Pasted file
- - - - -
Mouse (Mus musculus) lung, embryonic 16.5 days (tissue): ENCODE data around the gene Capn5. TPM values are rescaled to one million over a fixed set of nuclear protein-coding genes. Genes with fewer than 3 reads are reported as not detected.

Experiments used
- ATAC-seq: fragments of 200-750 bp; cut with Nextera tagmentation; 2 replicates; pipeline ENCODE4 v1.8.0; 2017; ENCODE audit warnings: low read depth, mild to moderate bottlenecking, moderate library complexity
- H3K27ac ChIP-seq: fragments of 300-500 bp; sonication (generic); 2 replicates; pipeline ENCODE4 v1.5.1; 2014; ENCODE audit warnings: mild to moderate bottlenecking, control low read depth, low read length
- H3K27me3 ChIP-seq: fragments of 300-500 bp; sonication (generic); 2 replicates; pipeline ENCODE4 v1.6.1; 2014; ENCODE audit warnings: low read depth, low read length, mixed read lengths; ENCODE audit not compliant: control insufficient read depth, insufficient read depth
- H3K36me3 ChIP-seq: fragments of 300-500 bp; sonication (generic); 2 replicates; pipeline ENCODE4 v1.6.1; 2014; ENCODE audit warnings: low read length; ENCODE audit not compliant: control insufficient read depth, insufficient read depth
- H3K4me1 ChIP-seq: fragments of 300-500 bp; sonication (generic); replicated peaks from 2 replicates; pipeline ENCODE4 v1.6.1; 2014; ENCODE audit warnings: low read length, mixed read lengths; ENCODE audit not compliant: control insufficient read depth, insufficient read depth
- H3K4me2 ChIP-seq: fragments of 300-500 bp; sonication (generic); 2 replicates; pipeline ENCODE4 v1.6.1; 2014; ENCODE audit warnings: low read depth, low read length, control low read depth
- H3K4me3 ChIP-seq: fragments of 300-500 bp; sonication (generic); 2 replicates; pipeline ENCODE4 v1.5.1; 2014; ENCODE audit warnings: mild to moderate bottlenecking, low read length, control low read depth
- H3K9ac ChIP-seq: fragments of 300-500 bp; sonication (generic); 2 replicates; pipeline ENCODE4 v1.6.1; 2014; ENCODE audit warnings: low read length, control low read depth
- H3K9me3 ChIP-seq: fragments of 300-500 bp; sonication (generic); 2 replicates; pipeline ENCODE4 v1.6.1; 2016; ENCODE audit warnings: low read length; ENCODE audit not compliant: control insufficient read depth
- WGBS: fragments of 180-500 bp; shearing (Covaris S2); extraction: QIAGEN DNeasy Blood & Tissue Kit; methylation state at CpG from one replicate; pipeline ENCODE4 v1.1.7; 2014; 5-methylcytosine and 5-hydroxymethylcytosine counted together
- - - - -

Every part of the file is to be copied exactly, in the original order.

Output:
Mouse (Mus musculus) lung, embryonic 16.5 days (tissue): ENCODE data around the gene Capn5. TPM values are rescaled to one million over a fixed set of nuclear protein-coding genes. Genes with fewer than 3 reads are reported as not detected.

Experiments used
- ATAC-seq: fragments of 200-750 bp; cut with Nextera tagmentation; 2 replicates; pipeline ENCODE4 v1.8.0; 2017; ENCODE audit warnings: low read depth, mild to moderate bottlenecking, moderate library complexity
- H3K27ac ChIP-seq: fragments of 300-500 bp; sonication (generic); 2 replicates; pipeline ENCODE4 v1.5.1; 2014; ENCODE audit warnings: mild to moderate bottlenecking, control low read depth, low read length
- H3K27me3 ChIP-seq: fragments of 300-500 bp; sonication (generic); 2 replicates; pipeline ENCODE4 v1.6.1; 2014; ENCODE audit warnings: low read depth, low read length, mixed read lengths; ENCODE audit not compliant: control insufficient read depth, insufficient read depth
- H3K36me3 ChIP-seq: fragments of 300-500 bp; sonication (generic); 2 replicates; pipeline ENCODE4 v1.6.1; 2014; ENCODE audit warnings: low read length; ENCODE audit not compliant: control insufficient read depth, insufficient read depth
- H3K4me1 ChIP-seq: fragments of 300-500 bp; sonication (generic); replicated peaks from 2 replicates; pipeline ENCODE4 v1.6.1; 2014; ENCODE audit warnings: low read length, mixed read lengths; ENCODE audit not compliant: control insufficient read depth, insufficient read depth
- H3K4me2 ChIP-seq: fragments of 300-500 bp; sonication (generic); 2 replicates; pipeline ENCODE4 v1.6.1; 2014; ENCODE audit warnings: low read depth, low read length, control low read depth
- H3K4me3 ChIP-seq: fragments of 300-500 bp; sonication (generic); 2 replicates; pipeline ENCODE4 v1.5.1; 2014; ENCODE audit warnings: mild to moderate bottlenecking, low read length, control low read depth
- H3K9ac ChIP-seq: fragments of 300-500 bp; sonication (generic); 2 replicates; pipeline ENCODE4 v1.6.1; 2014; ENCODE audit warnings: low read length, control low read depth
- H3K9me3 ChIP-seq: fragments of 300-500 bp; sonication (generic); 2 replicates; pipeline ENCODE4 v1.6.1; 2016; ENCODE audit warnings: low read length; ENCODE audit not compliant: control insufficient read depth
- WGBS: fragments of 180-500 bp; shearing (Covaris S2); extraction: QIAGEN DNeasy Blood & Tissue Kit; methylation state at CpG from one replicate; pipeline ENCODE4 v1.1.7; 2014; 5-methylcytosine and 5-hydroxymethylcytosine counted together